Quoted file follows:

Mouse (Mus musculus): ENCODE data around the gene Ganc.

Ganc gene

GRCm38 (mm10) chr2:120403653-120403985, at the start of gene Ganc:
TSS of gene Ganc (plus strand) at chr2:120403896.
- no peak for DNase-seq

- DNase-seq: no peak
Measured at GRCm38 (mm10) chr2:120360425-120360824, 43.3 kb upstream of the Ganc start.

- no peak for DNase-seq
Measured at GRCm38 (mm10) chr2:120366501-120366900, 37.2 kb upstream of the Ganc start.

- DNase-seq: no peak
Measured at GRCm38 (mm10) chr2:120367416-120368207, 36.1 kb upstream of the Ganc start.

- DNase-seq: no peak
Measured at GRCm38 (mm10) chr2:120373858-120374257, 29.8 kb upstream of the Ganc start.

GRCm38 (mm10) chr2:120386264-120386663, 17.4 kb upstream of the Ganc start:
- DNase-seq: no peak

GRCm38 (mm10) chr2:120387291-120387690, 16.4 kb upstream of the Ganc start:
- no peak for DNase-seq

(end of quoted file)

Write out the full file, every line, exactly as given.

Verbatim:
Mouse (Mus musculus): ENCODE data around the gene Ganc.

Ganc gene

GRCm38 (mm10) chr2:120403653-120403985, at the start of gene Ganc:
TSS of gene Ganc (plus strand) at chr2:120403896.
- no peak for DNase-seq

- DNase-seq: no peak
Measured at GRCm38 (mm10) chr2:120360425-120360824, 43.3 kb upstream of the Ganc start.

- no peak for DNase-seq
Measured at GRCm38 (mm10) chr2:120366501-120366900, 37.2 kb upstream of the Ganc start.

- DNase-seq: no peak
Measured at GRCm38 (mm10) chr2:120367416-120368207, 36.1 kb upstream of the Ganc start.

- DNase-seq: no peak
Measured at GRCm38 (mm10) chr2:120373858-120374257, 29.8 kb upstream of the Ganc start.

GRCm38 (mm10) chr2:120386264-120386663, 17.4 kb upstream of the Ganc start:
- DNase-seq: no peak

GRCm38 (mm10) chr2:120387291-120387690, 16.4 kb upstream of the Ganc start:
- no peak for DNase-seq